The effects of ethnicity, education and an informational video on pregnant women's knowledge and decisions about a prenatal diagnostic screening test

C. H. Browner, Mabel Preloran, Nancy A. Press

    Research output: Contribution to journalArticle

    44 Scopus citations

    Abstract

    Prenatal screening for genetic disease and developmental disabilities is rapidly becoming a routine part of the management of low-risk pregnancies. Yet research on how to best inform pregnant women about these tests and their special ethical entailments remains sparse. We asked 130 low-risk pregnant women of diverse ethnic and social class backgrounds a series of questions about a prenatal test they had been offered within the previous 3 months. All had been given an informational booklet about the test at the time it was offered; about half also saw a video. We found that neither group of women retained much of the information they had received about the prenatal screening but that those who saw the video remembered more. Information-retention also varied significantly by ethnicity and level of education.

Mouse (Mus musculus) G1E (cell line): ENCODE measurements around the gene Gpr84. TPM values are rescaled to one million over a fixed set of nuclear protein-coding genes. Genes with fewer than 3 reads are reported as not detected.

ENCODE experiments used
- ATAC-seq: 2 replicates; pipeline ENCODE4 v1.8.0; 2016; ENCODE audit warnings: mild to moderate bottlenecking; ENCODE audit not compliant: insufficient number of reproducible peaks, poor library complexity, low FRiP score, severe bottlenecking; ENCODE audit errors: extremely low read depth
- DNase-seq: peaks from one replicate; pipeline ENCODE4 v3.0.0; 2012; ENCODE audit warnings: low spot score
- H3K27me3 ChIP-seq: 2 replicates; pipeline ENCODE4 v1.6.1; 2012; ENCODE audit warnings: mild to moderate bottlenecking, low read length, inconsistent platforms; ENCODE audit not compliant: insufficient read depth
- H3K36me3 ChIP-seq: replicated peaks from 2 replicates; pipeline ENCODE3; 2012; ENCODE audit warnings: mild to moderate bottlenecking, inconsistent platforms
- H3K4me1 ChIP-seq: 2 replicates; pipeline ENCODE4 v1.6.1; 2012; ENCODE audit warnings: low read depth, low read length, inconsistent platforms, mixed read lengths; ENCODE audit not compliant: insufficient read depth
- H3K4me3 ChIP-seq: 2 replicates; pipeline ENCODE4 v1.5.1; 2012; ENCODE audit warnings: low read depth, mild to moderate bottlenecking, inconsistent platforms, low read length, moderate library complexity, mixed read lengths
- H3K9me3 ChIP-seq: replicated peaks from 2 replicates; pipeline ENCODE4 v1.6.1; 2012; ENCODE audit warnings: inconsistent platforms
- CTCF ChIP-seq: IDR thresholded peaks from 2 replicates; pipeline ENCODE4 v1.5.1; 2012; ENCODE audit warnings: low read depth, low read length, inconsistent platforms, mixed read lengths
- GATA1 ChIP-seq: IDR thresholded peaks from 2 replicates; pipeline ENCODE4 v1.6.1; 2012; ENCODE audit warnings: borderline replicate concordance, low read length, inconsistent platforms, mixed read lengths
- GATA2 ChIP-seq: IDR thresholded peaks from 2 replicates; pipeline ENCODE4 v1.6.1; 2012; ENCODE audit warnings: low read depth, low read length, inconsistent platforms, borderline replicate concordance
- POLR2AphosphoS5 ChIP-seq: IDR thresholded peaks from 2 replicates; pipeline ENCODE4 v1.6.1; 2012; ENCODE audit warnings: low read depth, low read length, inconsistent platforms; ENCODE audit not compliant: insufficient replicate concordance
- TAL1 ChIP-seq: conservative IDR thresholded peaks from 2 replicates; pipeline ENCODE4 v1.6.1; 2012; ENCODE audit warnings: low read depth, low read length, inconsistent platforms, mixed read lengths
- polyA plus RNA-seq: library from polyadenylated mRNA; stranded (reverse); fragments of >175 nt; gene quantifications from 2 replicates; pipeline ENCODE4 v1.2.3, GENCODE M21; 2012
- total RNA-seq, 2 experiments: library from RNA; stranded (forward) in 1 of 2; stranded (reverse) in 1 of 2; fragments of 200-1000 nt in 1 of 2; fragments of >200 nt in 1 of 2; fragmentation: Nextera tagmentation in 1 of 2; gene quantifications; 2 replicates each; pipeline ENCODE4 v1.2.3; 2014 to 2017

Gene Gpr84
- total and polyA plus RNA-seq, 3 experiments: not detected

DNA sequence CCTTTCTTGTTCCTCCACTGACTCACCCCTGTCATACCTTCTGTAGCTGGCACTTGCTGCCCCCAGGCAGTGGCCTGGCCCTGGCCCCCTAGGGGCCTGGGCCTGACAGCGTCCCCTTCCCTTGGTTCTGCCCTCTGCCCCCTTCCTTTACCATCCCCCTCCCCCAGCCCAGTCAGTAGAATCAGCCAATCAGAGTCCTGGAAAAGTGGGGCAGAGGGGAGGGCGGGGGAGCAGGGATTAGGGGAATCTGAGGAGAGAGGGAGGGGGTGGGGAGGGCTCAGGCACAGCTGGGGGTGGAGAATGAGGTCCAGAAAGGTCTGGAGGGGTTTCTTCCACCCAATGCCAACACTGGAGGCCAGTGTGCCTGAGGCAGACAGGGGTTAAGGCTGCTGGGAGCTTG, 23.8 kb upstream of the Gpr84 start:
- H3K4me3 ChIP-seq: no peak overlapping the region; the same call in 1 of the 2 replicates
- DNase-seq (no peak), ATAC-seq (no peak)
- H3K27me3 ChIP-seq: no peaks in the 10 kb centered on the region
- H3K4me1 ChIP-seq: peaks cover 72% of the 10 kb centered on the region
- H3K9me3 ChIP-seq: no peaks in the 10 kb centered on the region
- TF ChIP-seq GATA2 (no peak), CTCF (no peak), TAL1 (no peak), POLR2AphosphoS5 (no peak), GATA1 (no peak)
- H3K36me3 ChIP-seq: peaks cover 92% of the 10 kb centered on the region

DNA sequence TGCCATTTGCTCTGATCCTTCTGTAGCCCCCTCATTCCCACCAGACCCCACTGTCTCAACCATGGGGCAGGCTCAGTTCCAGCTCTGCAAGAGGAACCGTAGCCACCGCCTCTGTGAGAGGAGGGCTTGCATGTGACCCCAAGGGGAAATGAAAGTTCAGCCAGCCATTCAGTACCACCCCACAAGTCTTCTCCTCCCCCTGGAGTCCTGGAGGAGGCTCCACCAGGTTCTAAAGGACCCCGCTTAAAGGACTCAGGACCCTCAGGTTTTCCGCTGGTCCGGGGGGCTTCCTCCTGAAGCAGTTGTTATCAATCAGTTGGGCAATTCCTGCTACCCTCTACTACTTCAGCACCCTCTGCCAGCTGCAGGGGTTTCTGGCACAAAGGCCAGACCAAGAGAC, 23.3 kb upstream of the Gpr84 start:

Original languageEnglish (US)
    Pages (from-to)135-146
    Number of pages12
    JournalPatient Education and Counseling
    Volume27
    Issue number2
    DOIs
    StatePublished - Mar 1996

    Keywords

    • Ethnicity and medical care
    • Prenatal diagnostic screening
    • Video instruction

    ASJC Scopus subject areas

    • Medicine(all)

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